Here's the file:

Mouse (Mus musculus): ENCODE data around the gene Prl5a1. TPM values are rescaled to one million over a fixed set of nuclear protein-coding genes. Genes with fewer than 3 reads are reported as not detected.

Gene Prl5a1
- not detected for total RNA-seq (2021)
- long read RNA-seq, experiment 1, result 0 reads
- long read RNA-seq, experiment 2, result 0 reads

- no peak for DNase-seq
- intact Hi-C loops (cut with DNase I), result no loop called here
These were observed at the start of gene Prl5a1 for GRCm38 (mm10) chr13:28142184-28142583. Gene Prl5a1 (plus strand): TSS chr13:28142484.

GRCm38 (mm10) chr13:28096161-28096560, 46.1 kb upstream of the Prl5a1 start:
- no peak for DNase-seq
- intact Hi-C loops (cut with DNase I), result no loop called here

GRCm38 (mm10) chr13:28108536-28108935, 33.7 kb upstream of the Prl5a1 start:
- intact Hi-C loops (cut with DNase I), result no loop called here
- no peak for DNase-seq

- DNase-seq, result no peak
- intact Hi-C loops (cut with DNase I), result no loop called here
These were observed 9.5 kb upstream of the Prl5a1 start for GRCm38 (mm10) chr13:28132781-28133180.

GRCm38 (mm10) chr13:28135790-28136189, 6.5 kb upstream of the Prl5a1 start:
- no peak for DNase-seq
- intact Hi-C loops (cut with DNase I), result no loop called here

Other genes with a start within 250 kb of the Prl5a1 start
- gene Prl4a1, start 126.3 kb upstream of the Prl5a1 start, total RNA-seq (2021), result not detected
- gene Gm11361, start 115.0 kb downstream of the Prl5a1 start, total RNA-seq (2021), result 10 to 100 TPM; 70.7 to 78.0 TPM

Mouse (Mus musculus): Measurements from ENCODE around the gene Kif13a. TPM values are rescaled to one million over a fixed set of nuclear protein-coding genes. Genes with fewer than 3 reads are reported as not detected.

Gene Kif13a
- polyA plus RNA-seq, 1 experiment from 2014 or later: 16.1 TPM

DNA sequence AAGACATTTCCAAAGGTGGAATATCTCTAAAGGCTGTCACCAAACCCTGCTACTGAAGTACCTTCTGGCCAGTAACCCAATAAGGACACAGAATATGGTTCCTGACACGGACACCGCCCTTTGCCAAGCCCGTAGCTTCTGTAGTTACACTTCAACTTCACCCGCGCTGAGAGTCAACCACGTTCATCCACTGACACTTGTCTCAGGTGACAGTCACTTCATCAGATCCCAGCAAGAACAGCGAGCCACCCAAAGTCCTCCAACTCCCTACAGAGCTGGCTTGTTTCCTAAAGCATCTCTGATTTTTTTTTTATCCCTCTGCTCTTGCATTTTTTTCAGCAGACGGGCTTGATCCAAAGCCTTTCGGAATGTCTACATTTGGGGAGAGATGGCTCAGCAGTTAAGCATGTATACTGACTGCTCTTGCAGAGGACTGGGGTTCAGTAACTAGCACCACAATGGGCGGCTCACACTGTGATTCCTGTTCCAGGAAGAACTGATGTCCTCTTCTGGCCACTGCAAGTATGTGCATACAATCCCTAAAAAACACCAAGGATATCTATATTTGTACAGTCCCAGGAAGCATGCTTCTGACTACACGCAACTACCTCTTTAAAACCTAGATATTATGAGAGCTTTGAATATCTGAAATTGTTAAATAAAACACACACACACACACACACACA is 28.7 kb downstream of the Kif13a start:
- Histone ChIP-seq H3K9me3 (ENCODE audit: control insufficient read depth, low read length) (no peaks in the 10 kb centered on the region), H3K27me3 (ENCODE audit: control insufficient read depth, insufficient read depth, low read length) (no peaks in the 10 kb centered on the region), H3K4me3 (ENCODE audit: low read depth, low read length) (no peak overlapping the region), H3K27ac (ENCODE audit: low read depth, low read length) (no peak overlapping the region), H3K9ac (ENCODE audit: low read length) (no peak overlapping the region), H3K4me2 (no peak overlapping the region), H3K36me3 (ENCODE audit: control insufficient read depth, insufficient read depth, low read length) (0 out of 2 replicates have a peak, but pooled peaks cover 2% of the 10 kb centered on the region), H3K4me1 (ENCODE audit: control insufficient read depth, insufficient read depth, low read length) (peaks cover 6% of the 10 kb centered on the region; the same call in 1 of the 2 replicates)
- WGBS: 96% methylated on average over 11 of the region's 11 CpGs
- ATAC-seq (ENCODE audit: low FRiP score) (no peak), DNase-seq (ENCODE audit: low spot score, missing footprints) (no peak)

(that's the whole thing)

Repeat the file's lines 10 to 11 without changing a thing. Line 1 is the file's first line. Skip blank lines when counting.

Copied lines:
- no peak for DNase-seq
- intact Hi-C loops (cut with DNase I), result no loop called here